Amazon is its own beast. If you already know that and are looing for beast-taming tips so you can make Amazon work for you and bring you in millions and billions of sales, then this is a nice newsletter all about that. Peruse the newsletter using the link above or sign up now using the link below.


One of these ends up drowning 😬 and we’re trying to keep your content out of the deep water.

A man and his son went off to market walking beside their donkey. Soon a countryman passed them and said: “You fools, what is a donkey for but to ride upon?”

So the man put the boy on the donkey and they went on their way. But soon they passed a group of men, and one said: “See that lazy youngster, he lets his father walk while he rides.”

So the man got on himself and his son walked. But they hadn’t gone far when they passed two women, and one said to the other, “Shame on that lazy lout to let his poor little son trudge along.”

The man didn’t know what to do, but he brought his boy up on the donkey with him. Yet again passers-by began to jeer and point at them. The man asked what they were scoffing at. Someone called, “Aren’t you ashamed of yourself for overloading that poor donkey of yours?”

The man and boy got off and tried to think what to do. They thought and they thought. At last they cut down a pole, tied the donkey’s feet to it, and raised the pole and the donkey to their shoulders. They went along amid the laughter of all who met them till they came to the market bridge.

Two guys in modern, bright outfits carrying a donkey upside down by a large stick

Suddenly the donkey got one of his feet loose, kicked out, and caused the boy to drop his end of the pole. In the struggle, the donkey fell over the bridge and was drowned.

“That will teach you,” said an old man who had followed them, “Please all, and you will please none.”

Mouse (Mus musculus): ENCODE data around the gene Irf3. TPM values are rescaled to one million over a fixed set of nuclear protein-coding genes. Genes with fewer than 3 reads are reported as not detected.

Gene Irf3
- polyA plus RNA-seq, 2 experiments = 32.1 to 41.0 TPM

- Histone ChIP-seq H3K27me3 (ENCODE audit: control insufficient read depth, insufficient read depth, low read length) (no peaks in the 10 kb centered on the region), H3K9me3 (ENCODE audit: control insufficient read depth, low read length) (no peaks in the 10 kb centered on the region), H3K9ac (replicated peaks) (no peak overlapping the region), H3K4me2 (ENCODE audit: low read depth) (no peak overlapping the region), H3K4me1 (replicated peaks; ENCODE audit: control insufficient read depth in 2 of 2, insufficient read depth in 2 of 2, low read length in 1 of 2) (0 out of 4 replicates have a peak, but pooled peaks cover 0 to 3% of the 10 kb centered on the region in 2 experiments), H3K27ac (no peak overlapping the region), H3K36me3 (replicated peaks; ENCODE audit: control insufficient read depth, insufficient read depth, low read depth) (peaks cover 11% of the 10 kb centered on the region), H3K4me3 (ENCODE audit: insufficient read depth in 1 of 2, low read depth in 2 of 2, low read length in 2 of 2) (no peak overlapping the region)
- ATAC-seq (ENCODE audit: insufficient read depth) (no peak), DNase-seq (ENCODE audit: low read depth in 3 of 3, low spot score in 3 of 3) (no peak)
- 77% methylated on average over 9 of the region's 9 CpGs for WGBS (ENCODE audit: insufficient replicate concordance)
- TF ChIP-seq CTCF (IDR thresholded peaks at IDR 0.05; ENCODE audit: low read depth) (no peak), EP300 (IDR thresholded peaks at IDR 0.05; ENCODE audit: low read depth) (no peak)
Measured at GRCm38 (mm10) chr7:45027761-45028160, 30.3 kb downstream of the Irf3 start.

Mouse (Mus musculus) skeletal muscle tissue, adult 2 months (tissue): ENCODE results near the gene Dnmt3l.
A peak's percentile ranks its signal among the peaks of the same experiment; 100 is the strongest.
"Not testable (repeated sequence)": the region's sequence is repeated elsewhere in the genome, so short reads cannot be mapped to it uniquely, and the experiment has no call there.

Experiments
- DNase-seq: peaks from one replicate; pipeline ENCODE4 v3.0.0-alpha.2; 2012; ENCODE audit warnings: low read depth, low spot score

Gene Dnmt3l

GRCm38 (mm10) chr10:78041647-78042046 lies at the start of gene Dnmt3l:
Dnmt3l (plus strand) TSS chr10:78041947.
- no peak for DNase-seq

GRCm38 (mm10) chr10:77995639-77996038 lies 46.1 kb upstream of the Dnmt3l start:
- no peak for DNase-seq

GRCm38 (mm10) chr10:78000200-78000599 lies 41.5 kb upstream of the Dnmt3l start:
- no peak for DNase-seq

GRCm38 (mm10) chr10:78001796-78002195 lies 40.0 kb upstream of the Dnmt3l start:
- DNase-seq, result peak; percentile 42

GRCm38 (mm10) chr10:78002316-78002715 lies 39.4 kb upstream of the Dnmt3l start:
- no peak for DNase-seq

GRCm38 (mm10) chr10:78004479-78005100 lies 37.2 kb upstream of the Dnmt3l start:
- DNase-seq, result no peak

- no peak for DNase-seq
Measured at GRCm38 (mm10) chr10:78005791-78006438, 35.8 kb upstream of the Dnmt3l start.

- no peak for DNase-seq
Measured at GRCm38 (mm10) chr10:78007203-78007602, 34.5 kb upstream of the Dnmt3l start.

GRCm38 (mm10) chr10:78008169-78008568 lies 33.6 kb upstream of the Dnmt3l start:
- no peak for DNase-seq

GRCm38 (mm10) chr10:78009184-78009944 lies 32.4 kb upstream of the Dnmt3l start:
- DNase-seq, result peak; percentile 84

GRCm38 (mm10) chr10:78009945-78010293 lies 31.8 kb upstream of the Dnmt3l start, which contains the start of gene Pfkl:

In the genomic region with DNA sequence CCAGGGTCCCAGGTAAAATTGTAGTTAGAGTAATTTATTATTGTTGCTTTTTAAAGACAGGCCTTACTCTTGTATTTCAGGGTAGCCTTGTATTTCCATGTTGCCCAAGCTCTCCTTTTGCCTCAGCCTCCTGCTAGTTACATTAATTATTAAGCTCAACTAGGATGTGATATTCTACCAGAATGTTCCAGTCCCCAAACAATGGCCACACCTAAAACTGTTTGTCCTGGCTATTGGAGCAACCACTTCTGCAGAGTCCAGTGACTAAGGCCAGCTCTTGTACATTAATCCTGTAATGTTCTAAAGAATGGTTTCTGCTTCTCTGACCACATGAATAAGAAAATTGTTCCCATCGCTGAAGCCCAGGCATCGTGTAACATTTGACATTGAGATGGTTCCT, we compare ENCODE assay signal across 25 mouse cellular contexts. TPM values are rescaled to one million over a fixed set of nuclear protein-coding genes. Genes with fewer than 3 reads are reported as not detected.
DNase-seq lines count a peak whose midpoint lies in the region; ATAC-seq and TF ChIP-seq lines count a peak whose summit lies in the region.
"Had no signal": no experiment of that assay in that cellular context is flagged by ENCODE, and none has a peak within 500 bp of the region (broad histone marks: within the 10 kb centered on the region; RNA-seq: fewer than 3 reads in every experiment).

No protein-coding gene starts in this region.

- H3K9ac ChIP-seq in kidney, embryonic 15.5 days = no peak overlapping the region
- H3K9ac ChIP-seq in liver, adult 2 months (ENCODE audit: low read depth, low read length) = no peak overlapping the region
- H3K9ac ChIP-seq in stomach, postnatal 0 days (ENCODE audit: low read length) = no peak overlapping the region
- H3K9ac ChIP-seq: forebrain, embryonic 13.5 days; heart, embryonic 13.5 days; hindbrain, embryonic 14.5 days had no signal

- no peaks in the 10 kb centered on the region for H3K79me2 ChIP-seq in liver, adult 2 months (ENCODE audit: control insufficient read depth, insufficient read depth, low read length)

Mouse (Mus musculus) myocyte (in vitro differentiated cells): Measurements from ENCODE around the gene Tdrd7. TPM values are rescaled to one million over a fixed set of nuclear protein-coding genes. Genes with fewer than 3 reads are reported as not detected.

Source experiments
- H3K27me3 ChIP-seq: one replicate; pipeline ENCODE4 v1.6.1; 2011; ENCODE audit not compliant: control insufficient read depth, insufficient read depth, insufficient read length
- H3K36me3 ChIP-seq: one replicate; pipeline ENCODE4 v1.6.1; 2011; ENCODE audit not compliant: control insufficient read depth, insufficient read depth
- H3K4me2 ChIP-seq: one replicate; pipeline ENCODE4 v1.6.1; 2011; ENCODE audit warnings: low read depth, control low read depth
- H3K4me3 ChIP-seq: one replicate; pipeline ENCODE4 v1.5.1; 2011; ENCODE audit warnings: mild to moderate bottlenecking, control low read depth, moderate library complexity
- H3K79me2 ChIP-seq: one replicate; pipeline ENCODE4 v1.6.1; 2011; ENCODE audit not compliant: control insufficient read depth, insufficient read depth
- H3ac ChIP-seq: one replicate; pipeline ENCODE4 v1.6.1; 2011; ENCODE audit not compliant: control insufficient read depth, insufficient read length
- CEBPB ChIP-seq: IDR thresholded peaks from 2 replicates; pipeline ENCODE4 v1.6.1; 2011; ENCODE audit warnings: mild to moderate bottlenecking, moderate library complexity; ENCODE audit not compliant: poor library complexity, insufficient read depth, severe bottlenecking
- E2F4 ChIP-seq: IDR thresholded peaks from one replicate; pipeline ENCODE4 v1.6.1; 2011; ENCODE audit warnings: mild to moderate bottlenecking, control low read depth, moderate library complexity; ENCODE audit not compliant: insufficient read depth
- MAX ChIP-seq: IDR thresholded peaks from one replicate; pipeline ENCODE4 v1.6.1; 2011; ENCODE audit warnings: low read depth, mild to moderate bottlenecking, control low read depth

This is one of the tales we believe came from Aesop who was a Greek slave from waaay back around 500 BC. Like many of his fables, the moral here is familiar to us: don’t try to please everyone.

"please all and you will please none" cross stitched on a pillow

The other day John Bonini decided in his newsletter, “The worst advice in marketing is to listen to your audience.” He was saying how people don’t write about their own opinions and personal experiences because they try to write about what their audience wants. He says you should stop caring about what your audience wants and just start writing what your passionate about.

I agree with what John says. But I don’t think using that strategy means you’re ignoring what your audience wants. I think it’s giving your audience exactly what they want. They want *original* content. They want to hear from a person who can speak from experience. They want true stories and tips they can trust because it’s a process the author has been using for the last year.

You know what they don’t want? They don’t want you to rewrite the same three identical articles that appear in the top three search results for a topic.

So when you lean into your idiosyncrasies, the pieces that sets you apart, the topics that individual writers are passionate about, then you are giving your audience what they want.

Funnel titled "how you come up with content" top - topics our brand talks about, middle - topics our audience cares about, bottom - topics you're passionate about
funnel titled: how you should come up with content top: topics you're passionate about, mid: topics our audience cares about, bottom: topics our brand talks about


Chat GPT Prompt:
Give me a script to use when I ask my boss over the phone for more budget to spend on [insert marketing channel here]. So far, [explain your success or struggle with this channel or if you’ve never tried it before].

Use the information in this article to convince my boss to give us an increased budget for [insert marketing channel].

[copy and paste article on the pros and cons of the marketing channel]